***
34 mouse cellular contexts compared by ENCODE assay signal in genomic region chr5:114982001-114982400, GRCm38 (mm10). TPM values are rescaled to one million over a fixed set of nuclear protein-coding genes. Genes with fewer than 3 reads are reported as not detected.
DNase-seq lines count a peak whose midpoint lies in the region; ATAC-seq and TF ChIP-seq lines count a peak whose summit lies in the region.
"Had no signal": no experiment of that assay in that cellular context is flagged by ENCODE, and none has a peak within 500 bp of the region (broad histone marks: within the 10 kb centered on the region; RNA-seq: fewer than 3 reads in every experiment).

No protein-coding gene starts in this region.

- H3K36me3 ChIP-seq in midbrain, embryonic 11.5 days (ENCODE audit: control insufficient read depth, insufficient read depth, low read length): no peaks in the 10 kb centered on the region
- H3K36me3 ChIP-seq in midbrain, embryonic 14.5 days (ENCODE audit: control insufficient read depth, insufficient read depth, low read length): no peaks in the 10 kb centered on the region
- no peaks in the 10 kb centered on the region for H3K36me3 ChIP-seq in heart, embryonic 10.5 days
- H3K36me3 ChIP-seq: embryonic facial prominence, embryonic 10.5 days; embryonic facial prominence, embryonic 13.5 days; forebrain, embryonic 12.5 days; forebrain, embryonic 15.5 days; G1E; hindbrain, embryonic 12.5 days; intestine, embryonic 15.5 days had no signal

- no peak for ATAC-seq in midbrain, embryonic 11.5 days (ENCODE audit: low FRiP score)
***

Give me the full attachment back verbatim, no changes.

34 mouse cellular contexts compared by ENCODE assay signal in genomic region chr5:114982001-114982400, GRCm38 (mm10). TPM values are rescaled to one million over a fixed set of nuclear protein-coding genes. Genes with fewer than 3 reads are reported as not detected.
DNase-seq lines count a peak whose midpoint lies in the region; ATAC-seq and TF ChIP-seq lines count a peak whose summit lies in the region.
"Had no signal": no experiment of that assay in that cellular context is flagged by ENCODE, and none has a peak within 500 bp of the region (broad histone marks: within the 10 kb centered on the region; RNA-seq: fewer than 3 reads in every experiment).

No protein-coding gene starts in this region.

- H3K36me3 ChIP-seq in midbrain, embryonic 11.5 days (ENCODE audit: control insufficient read depth, insufficient read depth, low read length): no peaks in the 10 kb centered on the region
- H3K36me3 ChIP-seq in midbrain, embryonic 14.5 days (ENCODE audit: control insufficient read depth, insufficient read depth, low read length): no peaks in the 10 kb centered on the region
- no peaks in the 10 kb centered on the region for H3K36me3 ChIP-seq in heart, embryonic 10.5 days
- H3K36me3 ChIP-seq: embryonic facial prominence, embryonic 10.5 days; embryonic facial prominence, embryonic 13.5 days; forebrain, embryonic 12.5 days; forebrain, embryonic 15.5 days; G1E; hindbrain, embryonic 12.5 days; intestine, embryonic 15.5 days had no signal

- no peak for ATAC-seq in midbrain, embryonic 11.5 days (ENCODE audit: low FRiP score)